KL Auschwitz: Documentary Photographs - 1980

Front Cover, KL Auschwitz Documentary Photographs of the German death camp in Auschwitz-Birkenau, Warszawa: Krajowa Agencja Wydawnicza, 1980.

Front Cover, KL Auschwitz: Documentary Photographs of the German death camp in Auschwitz-Birkenau, Warszawa: Krajowa Agencja Wydawnicza, 1980. GGA Image ID # 1662bf776f


The State Museum in Oświęcim thus releases a five-language version of its album containing documentary photographs portraying the most grandiose German death camp in Auschwitz-Birkenau.

The Auschwitz Museum is in possession of rather rich archives, a part of which are unique in character. The mechanical documentation section is of particular importance as it has iconographie material from the years when KL Auschwitz functioned as a death camp, and from the period following its liberation.

The camp authorities were under orders from the Reichstührer SS and the inspectorate for concentration camps to keep the crimes perpetrated at the camp a secret, and thus it was forbidden to take photographs of anything directly or indirectly connected with the camp. This fact is confirmed quite explicitly in one of the orders issued by the authorities of KL Auschwitz (Kommandanturbefehl) No. 4/43 of Feb.2, 1943, whose article 3 reads:

.."l would like to point out once again that taking photographs within camp limits is forbidden. I will be very strict in treating those who refuse to obey this order". This document was signed by the camp commander, SS-Obersturmbannführer Rudolf Höss.

Only chosen SS-men were allowed to take pictures at the order of the camp commander, while the film had to be developed and the prints made only in the local laboratory. Most of the photographs were made in the laboratory of the intelligence service (Erkennungsdienst) supervised by the camp Gestapo (Politische Abteilung), and headed by SS-man Bernhardt Walter.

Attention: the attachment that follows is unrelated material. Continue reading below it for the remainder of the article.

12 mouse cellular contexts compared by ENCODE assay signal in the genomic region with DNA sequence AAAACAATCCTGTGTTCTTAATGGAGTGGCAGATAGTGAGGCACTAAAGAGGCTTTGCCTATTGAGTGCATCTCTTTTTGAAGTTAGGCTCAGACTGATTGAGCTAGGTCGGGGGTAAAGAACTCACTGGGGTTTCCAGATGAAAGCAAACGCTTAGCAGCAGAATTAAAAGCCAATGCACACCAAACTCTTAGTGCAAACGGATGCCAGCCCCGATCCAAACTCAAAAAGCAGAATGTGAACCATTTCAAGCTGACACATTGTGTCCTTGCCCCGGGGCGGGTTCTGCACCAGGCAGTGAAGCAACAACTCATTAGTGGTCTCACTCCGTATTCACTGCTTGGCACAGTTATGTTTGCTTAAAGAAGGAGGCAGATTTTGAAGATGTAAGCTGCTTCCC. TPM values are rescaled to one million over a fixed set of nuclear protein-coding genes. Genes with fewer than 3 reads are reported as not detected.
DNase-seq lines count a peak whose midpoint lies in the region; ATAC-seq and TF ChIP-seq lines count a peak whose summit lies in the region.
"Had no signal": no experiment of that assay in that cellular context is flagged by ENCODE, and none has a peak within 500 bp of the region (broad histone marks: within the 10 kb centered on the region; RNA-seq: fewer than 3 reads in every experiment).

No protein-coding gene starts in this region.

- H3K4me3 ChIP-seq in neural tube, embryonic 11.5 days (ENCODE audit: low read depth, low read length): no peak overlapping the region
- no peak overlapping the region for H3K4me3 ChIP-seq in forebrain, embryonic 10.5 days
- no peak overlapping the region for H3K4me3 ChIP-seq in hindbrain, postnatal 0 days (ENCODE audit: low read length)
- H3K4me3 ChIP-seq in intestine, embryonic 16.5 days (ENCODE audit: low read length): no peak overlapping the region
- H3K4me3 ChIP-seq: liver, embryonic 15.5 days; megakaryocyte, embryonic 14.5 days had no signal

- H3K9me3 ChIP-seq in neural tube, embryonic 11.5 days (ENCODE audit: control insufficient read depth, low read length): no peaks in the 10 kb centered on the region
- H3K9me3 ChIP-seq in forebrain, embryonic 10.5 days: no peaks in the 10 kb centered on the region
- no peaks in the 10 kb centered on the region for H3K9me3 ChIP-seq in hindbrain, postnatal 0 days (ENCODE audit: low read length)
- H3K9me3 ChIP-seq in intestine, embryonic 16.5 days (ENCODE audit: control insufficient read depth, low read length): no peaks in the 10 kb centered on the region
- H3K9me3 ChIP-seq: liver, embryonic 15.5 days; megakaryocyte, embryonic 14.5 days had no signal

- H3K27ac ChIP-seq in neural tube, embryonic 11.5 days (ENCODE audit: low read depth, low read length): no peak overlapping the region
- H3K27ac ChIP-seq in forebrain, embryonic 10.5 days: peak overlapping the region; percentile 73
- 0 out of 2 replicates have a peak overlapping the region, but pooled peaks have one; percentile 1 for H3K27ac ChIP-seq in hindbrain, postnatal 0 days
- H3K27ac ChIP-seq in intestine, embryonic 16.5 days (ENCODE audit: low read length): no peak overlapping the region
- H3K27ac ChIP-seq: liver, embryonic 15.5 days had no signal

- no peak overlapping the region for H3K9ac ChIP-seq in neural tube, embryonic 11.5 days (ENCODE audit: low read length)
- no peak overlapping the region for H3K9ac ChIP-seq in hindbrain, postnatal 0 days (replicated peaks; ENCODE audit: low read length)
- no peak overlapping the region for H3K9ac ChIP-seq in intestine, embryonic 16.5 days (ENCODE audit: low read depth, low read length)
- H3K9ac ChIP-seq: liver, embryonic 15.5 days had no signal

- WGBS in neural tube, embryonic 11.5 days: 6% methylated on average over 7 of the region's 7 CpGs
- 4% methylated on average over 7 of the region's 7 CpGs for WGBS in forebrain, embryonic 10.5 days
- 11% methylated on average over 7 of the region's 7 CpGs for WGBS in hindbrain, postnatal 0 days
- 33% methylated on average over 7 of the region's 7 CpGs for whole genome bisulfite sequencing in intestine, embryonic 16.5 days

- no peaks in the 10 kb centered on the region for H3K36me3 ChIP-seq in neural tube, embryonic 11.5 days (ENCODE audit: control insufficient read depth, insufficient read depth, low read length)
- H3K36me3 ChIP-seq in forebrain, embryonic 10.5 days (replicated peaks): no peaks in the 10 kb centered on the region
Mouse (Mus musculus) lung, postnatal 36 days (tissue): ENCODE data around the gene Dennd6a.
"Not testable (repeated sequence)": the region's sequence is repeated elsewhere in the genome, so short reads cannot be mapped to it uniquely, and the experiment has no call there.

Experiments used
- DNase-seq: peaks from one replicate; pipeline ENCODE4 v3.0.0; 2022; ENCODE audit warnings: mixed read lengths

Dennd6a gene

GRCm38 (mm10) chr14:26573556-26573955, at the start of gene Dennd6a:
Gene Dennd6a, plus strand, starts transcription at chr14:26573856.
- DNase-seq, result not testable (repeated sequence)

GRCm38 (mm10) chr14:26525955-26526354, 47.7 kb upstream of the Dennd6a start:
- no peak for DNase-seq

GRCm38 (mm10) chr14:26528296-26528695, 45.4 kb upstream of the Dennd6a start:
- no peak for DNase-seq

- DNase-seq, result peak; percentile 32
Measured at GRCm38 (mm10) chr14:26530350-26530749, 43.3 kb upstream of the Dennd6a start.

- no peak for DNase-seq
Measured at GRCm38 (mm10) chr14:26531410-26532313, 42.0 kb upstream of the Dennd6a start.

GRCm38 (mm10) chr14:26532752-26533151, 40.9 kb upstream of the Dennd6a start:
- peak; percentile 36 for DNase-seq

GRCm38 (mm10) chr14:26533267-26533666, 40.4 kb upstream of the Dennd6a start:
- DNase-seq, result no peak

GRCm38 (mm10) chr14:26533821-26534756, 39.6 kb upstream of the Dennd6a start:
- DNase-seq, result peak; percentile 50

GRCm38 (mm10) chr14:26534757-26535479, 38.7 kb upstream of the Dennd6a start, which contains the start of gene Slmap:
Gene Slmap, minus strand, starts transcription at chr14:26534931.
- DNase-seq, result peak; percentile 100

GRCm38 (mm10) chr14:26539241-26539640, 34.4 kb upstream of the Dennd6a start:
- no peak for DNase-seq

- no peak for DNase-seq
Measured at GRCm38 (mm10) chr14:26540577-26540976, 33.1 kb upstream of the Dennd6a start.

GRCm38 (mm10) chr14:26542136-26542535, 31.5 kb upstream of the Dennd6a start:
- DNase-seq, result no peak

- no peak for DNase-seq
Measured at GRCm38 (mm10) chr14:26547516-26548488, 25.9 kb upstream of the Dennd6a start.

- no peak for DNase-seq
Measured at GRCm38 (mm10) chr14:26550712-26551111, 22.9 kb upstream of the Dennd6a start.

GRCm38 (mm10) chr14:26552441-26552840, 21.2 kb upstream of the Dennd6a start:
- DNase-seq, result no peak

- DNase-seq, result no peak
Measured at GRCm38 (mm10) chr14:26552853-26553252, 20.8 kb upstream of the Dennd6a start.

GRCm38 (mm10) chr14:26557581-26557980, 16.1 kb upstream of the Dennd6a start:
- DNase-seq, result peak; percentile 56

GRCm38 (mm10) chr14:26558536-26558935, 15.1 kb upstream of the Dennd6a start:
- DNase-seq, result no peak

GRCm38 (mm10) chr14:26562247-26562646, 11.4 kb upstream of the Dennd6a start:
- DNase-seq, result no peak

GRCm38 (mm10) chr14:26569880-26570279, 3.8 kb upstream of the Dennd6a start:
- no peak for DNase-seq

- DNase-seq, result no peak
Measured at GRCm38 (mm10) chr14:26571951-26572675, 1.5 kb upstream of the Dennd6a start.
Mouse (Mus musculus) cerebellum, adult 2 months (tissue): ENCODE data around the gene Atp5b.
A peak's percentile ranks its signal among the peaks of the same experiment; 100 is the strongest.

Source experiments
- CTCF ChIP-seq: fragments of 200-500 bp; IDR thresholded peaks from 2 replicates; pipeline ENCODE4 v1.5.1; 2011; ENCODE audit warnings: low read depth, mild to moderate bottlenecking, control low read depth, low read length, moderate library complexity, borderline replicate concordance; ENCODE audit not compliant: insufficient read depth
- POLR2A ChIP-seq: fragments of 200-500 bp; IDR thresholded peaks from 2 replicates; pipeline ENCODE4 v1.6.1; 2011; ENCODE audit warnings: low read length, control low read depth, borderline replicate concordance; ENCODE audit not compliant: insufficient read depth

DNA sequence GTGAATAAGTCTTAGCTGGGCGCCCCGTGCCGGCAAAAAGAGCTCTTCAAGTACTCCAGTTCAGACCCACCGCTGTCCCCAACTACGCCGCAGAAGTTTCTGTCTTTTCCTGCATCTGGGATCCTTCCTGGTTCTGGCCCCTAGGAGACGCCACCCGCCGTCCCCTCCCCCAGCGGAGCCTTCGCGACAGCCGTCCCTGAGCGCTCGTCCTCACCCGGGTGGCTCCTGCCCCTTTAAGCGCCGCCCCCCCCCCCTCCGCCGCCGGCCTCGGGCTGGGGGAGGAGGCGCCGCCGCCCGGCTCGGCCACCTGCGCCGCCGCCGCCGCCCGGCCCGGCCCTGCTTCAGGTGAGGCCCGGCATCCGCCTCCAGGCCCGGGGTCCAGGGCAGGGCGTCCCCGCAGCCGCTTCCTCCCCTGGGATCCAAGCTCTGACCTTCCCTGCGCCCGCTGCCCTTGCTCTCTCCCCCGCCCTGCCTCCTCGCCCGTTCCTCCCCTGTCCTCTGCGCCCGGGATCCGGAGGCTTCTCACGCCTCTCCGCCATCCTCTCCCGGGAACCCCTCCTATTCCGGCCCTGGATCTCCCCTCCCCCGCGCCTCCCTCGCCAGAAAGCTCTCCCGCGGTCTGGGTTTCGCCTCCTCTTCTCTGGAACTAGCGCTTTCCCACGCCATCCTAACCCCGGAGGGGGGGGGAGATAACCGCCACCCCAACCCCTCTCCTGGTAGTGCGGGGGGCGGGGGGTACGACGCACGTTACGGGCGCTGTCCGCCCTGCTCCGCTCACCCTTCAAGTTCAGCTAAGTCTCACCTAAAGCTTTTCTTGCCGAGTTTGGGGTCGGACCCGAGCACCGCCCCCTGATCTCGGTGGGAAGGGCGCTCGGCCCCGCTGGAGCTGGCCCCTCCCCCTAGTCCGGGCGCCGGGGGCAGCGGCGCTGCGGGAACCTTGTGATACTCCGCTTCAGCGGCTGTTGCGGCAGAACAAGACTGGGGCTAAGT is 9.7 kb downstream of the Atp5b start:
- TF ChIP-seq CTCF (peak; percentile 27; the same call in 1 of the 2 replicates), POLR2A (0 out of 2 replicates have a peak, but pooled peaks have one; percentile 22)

The laboratory was in charge of such work as: photos of inmates in three poses, which were later kept in the archives of the laboratory together with files, photos of detained resistance fighters, photos of prisoners shot during escape attempts, and of those who-unable to endure the torture - committed suicide.

Moreover, the laboratory developed films of specialistic photographs which presented the criminal experiments being made on the inmates by SS physicians, and the effects of these. The films were actually developed and the prints made by chosen inmates.

This work was always carried out under the supervision of SS-men who saw to it that neither the negatives nor the prints got into unwanted hands. The ready material was then sent to the appropriate branches, while the technically substandard copies were dutifully destroyed.

Top secret photos, such as those made during gas poisoning actions or the burning of bodies, were developed personally by SS-men. In the most drastic cases, the negatives were destroyed immediately after developing, and the prints - in one copy only - were sent to the camp's commandant.

Apart from the already mentioned photographic laboratory, there was for a while a second, smaller one attached to the construction office of the camp - Zentralbauleitung der Waffen SS, which was headed by SS-man Kamann. He was in charge of the documentation of the camp's expansion and of the use of inmates as labour by the SS.

Although security measures were stringent and there was an order to destroy all of the camp documents shortly before it was to be liquidated, several hundred photos made by the SS survived. Some of them were buried by the inmates before or during the camp's evacuation, others were discovered by chance in places abandoned in a hurry by retreating SS groups.

For example, the pictures taken by SS-man Kamann were found in a ditch next to the Bauleitung barracks, where they had been buried in the ground by one of the prisoners. An album with photographs made at the arrival railway platform in Birkenau by SS-man B. Walter was found in Czechoslovakia.

Although the collection of photographs made by the SS-men is incomplete, it does have the greatest documentary value and significance because of its origin.

Some forty thousand sets of photographs of inmates together with their negatives escaped destruction. The history of their salvation has thus been described by one of the camp inmates:

"Almost at the very last moment we were told to burn all the negatives and photographs kept in the Erkennungsdienst. There was a coal stove in the laboratory into which we first began to put wet photographic paper and pictures, and then loads of photos and negatives. The enormous amount of material shoved into the stove closed off the chimney.